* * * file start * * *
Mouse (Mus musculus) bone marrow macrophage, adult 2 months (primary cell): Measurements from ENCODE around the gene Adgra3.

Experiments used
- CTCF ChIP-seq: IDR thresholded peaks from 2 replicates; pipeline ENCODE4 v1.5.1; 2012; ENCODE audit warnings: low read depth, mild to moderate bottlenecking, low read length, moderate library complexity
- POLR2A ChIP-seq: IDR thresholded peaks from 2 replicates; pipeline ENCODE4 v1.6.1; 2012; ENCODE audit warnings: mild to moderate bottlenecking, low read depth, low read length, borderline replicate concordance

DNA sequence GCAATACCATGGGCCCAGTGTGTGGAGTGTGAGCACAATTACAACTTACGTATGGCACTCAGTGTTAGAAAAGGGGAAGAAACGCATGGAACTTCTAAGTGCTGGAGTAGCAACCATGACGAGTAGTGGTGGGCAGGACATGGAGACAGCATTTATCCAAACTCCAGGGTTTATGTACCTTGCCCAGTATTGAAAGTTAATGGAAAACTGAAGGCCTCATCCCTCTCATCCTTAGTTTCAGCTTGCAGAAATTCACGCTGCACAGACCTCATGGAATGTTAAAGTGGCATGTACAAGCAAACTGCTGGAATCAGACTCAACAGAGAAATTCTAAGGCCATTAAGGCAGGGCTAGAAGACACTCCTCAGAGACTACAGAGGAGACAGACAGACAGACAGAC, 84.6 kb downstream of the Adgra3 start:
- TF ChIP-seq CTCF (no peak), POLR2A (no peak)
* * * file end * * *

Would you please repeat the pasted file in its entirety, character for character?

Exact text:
Mouse (Mus musculus) bone marrow macrophage, adult 2 months (primary cell): Measurements from ENCODE around the gene Adgra3.

Experiments used
- CTCF ChIP-seq: IDR thresholded peaks from 2 replicates; pipeline ENCODE4 v1.5.1; 2012; ENCODE audit warnings: low read depth, mild to moderate bottlenecking, low read length, moderate library complexity
- POLR2A ChIP-seq: IDR thresholded peaks from 2 replicates; pipeline ENCODE4 v1.6.1; 2012; ENCODE audit warnings: mild to moderate bottlenecking, low read depth, low read length, borderline replicate concordance

DNA sequence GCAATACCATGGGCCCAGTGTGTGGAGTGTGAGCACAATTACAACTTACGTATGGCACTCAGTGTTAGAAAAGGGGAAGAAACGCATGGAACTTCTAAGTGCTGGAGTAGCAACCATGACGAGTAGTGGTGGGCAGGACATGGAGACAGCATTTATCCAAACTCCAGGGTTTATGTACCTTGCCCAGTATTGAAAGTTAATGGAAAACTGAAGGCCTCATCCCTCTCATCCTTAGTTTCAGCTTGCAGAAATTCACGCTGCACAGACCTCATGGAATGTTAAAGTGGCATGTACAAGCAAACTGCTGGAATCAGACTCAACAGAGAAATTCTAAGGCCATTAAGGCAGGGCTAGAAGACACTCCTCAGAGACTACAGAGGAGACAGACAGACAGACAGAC, 84.6 kb downstream of the Adgra3 start:
- TF ChIP-seq CTCF (no peak), POLR2A (no peak)